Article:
How To Use Trekking Poles

how to use trekking poles

Some years ago, you rarely saw a hiker using trekking poles. If you did it was reason enough to stop, take notice and maybe ask some questions. Today, the use of trekking poles is common. The Appalachian Trail Conservancy estimates that trekking pole wielding hikers vary from ninety percent for thru hikers to ten to fifteen percent among day hikers. It’s not uncommon to see trekking poles in suburban shopping centers. For some seniors, trekking poles are a hip alternative to a walking cane.

Trekking Pole History

Trekking poles are a fairly recent addition to the outdoor scene. In the early 20th Century, trekking poles were adapted from cross country ski poles by cross country skiers for conditioning during the summer months. In 1984, American cross country ski coach Tom Rutlin improved on the design. In 1997. a Finnish ski pole company developed the first official trekking poles for what was known as “Nordic Walking.”

Related Article: Some of the Best Trekking Poles for Backpacking

How To Use Trekking Poles

Whether or not trekking poles make you a more efficient hiker may depend on how you’re using them. The benefits of trekking poles are not not so much that they “save” your joints but that they allow you to supplement the muscles in your legs by distributing some of the strength requirements to you arms.

Remove the rubber caps
Take the rubber caps off the poles

Adjust the Poles to the Proper Length
Adjust the poles so that when you’re gripping the handles on level ground your forearms are at a 90-degree angle to the  ground.

Grip the Handle Correctly
Grip the handle correctly. Run your hand UP through the wrist loop and wrap your thumb around the grip. You thumb goes over the strap. You don’t have to have a death grip on the pole one hundred percent of the time. If you let go of the handle the pole should drop directly under under your wrist. If you insert your hand DOWN through the wrist strap there’s always the danger that if you fell you could sprain or even break your thumb.

Distribute Your Weight
You are distributing the weight of you body into the ground by four points instead of two.

Walk Isometrically
Walk isometrically with your left foot up, right hand up, right foot up left hand up. That’s the way your body will move naturally.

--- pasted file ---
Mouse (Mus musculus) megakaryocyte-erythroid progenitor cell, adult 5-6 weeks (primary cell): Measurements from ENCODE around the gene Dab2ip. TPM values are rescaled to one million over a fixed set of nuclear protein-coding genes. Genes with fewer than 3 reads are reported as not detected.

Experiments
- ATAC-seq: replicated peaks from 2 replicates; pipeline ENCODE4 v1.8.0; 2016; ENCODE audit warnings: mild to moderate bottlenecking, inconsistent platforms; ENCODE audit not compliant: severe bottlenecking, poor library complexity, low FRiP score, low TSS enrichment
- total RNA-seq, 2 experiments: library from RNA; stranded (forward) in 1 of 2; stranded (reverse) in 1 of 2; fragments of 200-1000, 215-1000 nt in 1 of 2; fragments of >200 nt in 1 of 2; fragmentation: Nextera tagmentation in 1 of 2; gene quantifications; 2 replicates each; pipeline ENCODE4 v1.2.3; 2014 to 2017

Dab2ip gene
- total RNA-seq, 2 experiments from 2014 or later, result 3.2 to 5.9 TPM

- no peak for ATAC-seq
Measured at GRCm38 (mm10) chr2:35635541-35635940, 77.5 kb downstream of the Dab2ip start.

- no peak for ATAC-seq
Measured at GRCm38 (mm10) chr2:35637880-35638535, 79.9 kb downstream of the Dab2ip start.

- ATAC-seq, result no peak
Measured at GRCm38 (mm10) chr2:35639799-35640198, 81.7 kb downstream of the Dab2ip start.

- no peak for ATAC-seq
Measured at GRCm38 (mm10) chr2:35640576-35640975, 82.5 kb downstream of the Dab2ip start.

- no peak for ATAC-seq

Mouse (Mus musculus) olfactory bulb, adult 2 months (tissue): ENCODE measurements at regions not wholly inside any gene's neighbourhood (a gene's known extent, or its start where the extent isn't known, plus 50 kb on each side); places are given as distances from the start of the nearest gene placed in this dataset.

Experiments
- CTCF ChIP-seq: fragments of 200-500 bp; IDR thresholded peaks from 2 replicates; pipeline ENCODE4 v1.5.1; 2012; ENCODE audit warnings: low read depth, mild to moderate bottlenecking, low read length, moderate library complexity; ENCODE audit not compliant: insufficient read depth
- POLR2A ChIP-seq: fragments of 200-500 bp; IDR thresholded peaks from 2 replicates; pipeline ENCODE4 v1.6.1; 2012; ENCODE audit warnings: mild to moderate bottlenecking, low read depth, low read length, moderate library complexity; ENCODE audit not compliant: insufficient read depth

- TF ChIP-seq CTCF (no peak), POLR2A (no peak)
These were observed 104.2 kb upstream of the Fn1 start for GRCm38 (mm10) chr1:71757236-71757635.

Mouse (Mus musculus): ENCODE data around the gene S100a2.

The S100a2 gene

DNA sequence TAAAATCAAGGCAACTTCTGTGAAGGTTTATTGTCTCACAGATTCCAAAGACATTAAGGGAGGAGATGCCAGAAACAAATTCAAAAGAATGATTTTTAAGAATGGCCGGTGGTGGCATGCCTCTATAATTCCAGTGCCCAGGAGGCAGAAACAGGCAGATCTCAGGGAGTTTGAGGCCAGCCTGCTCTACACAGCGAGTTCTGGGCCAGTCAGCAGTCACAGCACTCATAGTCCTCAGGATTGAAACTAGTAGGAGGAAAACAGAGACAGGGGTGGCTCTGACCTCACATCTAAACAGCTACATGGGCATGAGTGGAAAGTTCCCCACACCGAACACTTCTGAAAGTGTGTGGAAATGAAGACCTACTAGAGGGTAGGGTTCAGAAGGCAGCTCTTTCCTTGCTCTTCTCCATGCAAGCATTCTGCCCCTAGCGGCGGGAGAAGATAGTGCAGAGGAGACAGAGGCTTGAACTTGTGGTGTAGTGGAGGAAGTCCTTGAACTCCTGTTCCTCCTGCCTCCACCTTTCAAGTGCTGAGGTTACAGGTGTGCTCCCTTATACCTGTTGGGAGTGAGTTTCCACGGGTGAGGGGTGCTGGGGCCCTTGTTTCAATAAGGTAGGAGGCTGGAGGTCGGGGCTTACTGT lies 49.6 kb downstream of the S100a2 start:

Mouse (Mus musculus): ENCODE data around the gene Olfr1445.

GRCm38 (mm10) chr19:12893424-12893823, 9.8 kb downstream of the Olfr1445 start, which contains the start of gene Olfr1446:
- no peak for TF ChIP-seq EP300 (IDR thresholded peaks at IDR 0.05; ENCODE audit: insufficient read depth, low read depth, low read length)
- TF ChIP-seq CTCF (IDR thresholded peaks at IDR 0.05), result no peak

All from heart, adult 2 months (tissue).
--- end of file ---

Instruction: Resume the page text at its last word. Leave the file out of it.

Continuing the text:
Place Poles at a 70% Angle
On flat ground the poles will give you forward propulsion. Use the poles at about a seventy degree angle to the ground with the handle of the pole facing in the forward position.

Walking Uphill
Adjust the poles a little shorter if you are walking a prolonged uphill grade. Adjust them a little longer if you are walking an extended downhill grade.

Walking Downhill
Walking downhill the poles take a significant amount of your weight and your pack’s weight off your legs. Place your hands over the tops of the poles when walking downhill

Ubiquitous Trekking Poles Have a Multitude of Uses

Use Trekking Pole as a Tent Pole
Some lightweight tents are designed to be assembled using trekking poles instead of tent poles. Or weight may be saved by substituting trekking poles for tent poles. A good example of a high quality tent designed to be set up with trekking poles used as tent poles is the Zpacks Duplex Ultralight Two Person Tent included in the Savage Camper article “Tents with Bathtub Floors.”

Shape Your Tent or Tarp
Shape the roof of a tent or tarp with one or more trekking poles to prevent rain from pooling.

Communications Device
Outdoors man Eric Larsen writing for the MSR Summit Register says that on polar expeditions where strong winds and cold temperatures sometimes make verbal communications difficult, he and his companions use trekking poles as a communications device like the Semaphore Flag System.

Two poles held out horizontally means “all ok”, he writes. Two poles held in an x above your head means “break time”. Two poles held straight above your head and waved back and forth means “help”.

Testing Ice Thickness
Another use Eric Larsen puts trekking poles to is testing ice thickness. Three hard jabs with a trekking pole and the ice doesn’t break, he considers it safe.

Maintain Balance in Difficult Terrain
Steady yourself during river crossings or on slippery log bridges.

Medical Emergencies
A trekking pole can double as a splint in the case of a broken bone.

Ward Off Dogs and Wild Animals
Defend yourself against dogs. Wave poles overhead to make yourself appear bigger and more menacing to a bear.

Using trekking poles properly conserves energy, makes you a more efficient hiker, and may enable you to continue enjoying the sport into your 60s, 70s, and 80s. Marlyn Doan said, “I dream of hiking into my old age.” A pair of trekking poles properly used may help you do that.

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